Wednesday, September 5, 2012

Real Talk With Rachel: Band Aid; Note of Thanks

by Rachel Kurzius

Dear Rachel,

I am a bass player in a rock band during my free time. I learned about the group through a roommate, who is friends with the drummer. The two founders of the band are the lead guitarist and the vocalist. Those two write all of the songs and have creative control over the band. They are also best friends.

I like the songs we play, and the drummer and lead guitarist are great musicians, but the lead vocalist is *really* bad. When my friends come to see me at gigs, they’ve admitted it’s the first thing they notice. Honestly, it’s hard not to notice.

I don’t expect this band to hit the big time or anything, but the vocalist is definitely holding us back. Once, after a really frustrating practice, I talked to the lead guitarist about it. While he agreed at the time, the next time we spoke he backtracked and said that his friend was an invaluable part of the band. Is there anything else I can do?

Out of Tune

Dear Out of Tune,

I can understand your frustration and, frankly, your embarrassment. You invite your friends to your concert, only to have their ears assaulted by someone's squawking. One would think that a person writing his own songs might write them in the right key for his range.

It seems to me like you’ve exhausted most of your options for improving the band as you see fit, considering you have no creative control over it. You even suggested mutiny to one of the people who does have power. While it seems like you briefly tempted the lead guitarist into a new vision for the band, he ultimately pulled away out of loyalty for his friend.

One thing you haven’t done: speak directly to the singer. Now, of course, don’t tell him what you told me (“You are terrible!” isn’t very constructive). Instead, try and provide criticism on a song-by-song basis. Provide a constructive, “Hey, maybe try and go low instead of high,” at the most glass-breaking moments and hope he listens.

This strategy depends on how he reacts to your advice. What if he chooses to ignore your critiques? That leaves you with two choices: you can keep strumming that bass line and try to ignore the shrieking at the front of the stage. Or, you can start your own band. You’ve got to decide what you can withstand.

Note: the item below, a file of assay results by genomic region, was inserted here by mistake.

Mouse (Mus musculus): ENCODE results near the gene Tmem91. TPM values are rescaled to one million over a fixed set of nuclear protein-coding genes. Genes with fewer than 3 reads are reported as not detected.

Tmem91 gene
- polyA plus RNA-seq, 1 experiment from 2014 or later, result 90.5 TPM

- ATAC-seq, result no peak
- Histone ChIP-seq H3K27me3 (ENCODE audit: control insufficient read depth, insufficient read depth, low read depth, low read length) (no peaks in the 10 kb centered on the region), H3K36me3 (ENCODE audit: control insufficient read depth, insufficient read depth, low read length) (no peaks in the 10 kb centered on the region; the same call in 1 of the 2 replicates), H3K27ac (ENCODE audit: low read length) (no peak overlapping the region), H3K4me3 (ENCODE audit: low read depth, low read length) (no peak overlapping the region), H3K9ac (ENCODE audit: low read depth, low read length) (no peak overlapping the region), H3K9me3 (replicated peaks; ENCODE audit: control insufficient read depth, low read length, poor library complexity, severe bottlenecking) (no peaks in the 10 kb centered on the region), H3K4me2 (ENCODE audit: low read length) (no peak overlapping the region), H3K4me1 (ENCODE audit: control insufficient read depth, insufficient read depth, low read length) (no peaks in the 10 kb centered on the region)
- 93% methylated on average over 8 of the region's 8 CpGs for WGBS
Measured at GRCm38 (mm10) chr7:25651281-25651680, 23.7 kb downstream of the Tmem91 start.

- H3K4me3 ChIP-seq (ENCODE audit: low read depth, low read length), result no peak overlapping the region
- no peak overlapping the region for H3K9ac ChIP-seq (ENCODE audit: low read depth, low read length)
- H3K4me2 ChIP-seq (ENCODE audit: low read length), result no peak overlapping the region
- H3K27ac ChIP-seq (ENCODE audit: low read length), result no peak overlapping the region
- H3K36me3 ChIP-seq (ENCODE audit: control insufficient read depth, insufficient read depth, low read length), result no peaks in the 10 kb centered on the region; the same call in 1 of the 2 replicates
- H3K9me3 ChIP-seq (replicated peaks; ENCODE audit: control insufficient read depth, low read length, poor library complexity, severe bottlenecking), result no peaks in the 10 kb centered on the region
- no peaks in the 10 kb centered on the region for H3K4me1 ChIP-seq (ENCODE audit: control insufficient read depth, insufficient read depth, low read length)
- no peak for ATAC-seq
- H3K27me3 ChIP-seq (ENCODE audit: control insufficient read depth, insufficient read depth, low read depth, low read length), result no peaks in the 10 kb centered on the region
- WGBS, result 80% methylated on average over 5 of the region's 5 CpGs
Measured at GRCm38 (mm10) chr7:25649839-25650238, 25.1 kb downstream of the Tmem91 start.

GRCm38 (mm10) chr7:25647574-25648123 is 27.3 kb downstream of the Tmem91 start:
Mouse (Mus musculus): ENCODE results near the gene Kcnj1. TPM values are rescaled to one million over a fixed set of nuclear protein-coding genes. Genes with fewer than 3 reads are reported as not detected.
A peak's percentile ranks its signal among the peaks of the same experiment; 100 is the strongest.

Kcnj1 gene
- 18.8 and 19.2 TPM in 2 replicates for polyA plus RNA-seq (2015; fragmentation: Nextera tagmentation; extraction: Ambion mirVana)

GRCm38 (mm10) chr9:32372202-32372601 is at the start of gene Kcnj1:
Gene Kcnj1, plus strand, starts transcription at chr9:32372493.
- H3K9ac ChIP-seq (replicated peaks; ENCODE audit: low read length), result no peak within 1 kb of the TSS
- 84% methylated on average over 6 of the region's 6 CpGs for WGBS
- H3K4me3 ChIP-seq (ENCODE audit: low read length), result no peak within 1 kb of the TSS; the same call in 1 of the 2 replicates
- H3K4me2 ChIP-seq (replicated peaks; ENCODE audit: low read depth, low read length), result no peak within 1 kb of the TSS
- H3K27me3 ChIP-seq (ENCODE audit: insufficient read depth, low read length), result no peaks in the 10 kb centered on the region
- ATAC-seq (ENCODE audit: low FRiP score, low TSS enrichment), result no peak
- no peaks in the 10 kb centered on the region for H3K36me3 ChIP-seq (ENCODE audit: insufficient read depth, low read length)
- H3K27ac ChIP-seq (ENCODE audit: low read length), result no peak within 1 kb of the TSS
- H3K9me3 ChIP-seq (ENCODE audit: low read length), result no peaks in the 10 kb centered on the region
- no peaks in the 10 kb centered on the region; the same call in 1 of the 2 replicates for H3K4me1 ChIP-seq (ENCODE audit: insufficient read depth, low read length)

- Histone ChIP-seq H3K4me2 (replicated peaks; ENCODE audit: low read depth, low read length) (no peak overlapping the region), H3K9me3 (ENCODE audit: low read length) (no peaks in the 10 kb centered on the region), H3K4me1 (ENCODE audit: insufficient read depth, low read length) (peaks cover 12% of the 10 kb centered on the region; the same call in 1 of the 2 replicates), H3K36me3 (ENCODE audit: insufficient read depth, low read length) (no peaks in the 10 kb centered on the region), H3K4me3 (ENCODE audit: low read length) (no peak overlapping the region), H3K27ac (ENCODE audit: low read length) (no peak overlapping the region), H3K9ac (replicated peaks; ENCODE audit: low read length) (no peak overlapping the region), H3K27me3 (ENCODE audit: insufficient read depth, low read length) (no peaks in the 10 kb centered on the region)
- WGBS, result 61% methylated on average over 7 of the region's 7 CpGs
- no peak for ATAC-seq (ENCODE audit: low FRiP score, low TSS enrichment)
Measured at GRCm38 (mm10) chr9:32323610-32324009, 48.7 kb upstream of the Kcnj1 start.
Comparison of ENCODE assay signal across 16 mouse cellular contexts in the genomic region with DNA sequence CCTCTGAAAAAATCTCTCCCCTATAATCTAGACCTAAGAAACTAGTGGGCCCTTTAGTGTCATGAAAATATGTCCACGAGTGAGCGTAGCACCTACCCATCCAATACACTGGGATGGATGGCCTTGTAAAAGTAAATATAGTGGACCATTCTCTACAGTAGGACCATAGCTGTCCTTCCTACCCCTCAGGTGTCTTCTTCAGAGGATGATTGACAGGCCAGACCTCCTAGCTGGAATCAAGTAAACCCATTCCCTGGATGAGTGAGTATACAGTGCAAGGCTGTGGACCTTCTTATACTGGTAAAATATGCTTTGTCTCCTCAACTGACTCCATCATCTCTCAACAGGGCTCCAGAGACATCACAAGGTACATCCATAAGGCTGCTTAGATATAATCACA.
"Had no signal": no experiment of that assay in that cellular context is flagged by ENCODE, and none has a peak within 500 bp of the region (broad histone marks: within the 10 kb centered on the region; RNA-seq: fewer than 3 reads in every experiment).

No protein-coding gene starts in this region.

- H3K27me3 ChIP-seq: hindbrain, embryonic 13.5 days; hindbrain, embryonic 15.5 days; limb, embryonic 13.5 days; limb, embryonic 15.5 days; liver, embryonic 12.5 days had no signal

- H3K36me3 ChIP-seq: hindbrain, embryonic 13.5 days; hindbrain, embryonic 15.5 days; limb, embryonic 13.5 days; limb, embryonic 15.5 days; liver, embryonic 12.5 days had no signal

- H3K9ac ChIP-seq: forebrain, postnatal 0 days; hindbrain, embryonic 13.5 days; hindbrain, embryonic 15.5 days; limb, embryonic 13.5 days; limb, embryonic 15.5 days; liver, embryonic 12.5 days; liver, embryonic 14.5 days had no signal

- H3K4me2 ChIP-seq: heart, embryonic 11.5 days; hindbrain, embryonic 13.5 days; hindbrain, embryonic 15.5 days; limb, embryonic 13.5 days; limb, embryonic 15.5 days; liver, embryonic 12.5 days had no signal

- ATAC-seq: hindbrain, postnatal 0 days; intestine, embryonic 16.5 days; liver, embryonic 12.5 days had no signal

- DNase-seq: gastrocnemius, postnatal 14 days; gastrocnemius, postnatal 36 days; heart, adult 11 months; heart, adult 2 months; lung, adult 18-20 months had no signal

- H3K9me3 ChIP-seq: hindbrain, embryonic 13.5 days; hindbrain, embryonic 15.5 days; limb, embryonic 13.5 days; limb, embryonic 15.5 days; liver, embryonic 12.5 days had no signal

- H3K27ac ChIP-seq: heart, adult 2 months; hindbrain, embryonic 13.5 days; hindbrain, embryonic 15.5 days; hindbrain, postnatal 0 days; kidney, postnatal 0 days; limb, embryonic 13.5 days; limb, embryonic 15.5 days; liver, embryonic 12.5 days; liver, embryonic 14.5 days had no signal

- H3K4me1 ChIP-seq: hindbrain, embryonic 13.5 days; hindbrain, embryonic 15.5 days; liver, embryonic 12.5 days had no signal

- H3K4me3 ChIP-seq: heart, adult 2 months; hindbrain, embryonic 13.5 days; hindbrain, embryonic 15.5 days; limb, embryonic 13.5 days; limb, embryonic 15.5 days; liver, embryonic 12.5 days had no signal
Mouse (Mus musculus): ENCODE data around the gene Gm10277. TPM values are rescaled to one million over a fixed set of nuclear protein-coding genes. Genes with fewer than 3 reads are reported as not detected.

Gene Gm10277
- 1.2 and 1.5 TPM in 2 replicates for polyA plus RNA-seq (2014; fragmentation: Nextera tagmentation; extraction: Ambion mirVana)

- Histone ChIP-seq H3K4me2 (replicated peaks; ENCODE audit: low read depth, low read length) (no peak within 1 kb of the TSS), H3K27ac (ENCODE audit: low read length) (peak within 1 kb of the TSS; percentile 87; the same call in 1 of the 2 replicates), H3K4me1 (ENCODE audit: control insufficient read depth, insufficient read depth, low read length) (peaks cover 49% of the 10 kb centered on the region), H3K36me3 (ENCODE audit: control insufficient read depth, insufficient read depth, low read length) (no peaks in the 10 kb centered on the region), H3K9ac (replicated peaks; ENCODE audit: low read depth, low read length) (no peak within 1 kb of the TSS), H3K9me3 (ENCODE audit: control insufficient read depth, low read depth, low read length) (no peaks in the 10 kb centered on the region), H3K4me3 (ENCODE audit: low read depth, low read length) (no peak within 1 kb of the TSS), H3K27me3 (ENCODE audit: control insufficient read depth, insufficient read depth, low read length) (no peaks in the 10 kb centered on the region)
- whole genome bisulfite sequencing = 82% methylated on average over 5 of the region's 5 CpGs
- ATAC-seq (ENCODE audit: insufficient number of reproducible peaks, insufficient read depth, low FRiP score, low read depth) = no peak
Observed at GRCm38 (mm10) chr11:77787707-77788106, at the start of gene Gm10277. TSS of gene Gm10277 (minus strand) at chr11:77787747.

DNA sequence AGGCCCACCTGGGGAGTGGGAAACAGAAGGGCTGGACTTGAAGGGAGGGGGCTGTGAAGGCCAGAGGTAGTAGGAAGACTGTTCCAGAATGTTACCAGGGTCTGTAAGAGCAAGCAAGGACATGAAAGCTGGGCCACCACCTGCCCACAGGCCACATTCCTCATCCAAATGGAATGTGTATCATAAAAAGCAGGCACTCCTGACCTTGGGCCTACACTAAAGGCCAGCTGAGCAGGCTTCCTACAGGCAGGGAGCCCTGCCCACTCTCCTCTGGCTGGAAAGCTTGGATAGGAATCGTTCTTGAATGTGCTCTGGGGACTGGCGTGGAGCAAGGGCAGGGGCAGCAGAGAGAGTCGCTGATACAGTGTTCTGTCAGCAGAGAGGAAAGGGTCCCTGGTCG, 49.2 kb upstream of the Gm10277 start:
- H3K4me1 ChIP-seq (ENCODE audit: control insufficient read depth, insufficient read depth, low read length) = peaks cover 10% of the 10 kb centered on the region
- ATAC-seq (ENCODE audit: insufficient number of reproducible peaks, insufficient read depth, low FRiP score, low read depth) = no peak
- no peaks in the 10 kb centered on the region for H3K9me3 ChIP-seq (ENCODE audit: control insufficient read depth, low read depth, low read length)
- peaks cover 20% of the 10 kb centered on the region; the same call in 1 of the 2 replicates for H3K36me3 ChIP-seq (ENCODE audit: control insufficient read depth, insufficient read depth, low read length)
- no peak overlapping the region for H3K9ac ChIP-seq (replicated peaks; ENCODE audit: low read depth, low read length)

Dear Rachel,

I am in my mid-twenties, currently working at a job I don’t like, so I’ve been applying to new jobs. I just had an interview at my dream job. My mom told me to write the person who interviewed me a handwritten thank-you note. But I want to make sure that the thank you arrives quickly. Should I send an email instead?

Sending the Right Message

Dear Sending the Right Message,

For the sake of integrity, I should disclose that I am a huge fan of handwritten thank-you cards -- both sending and receiving. They feel more meaningful and are worth every cent paid to the post office.

Like anything regarding job interviews, though, you need to carefully calibrate your actions to your potential new employer. Are you applying to a tech company? If so, handwritten thank-yous might make you seem more anachronistic than thoughtful. Is the application process rushed? That would make it hard for your note to arrive on time. They don’t call it snail mail for nothing.

You might want to send a quick email thank-you to the people who interviewed you, just as a common courtesy. They’ll receive it, and probably forget about it, quickly. Then, send a handwritten thank you note that will arrive a few days later. It’ll get you back on their radar amidst interviews with other candidates.

Good luck with the application process. I hope that you get the job. Speaking as a person who hasn’t gotten a number of dream jobs I’ve applied for, however, I advise you to try not to get too attached (I’ve gotta say it, even though I know how difficult that advice is to follow). You never know what new dream job might pop up and change the narrative of your life.


Rachel Kurzius revels in giving advice, and has provided counsel both as a columnist and a friend. She lives in Washington DC, where she works as a news producer. Real Talk with Rachel is published on All Life is Local and the Cleveland Park Listserv,, on Wednesdays. Need advice? You can write to Rachel via

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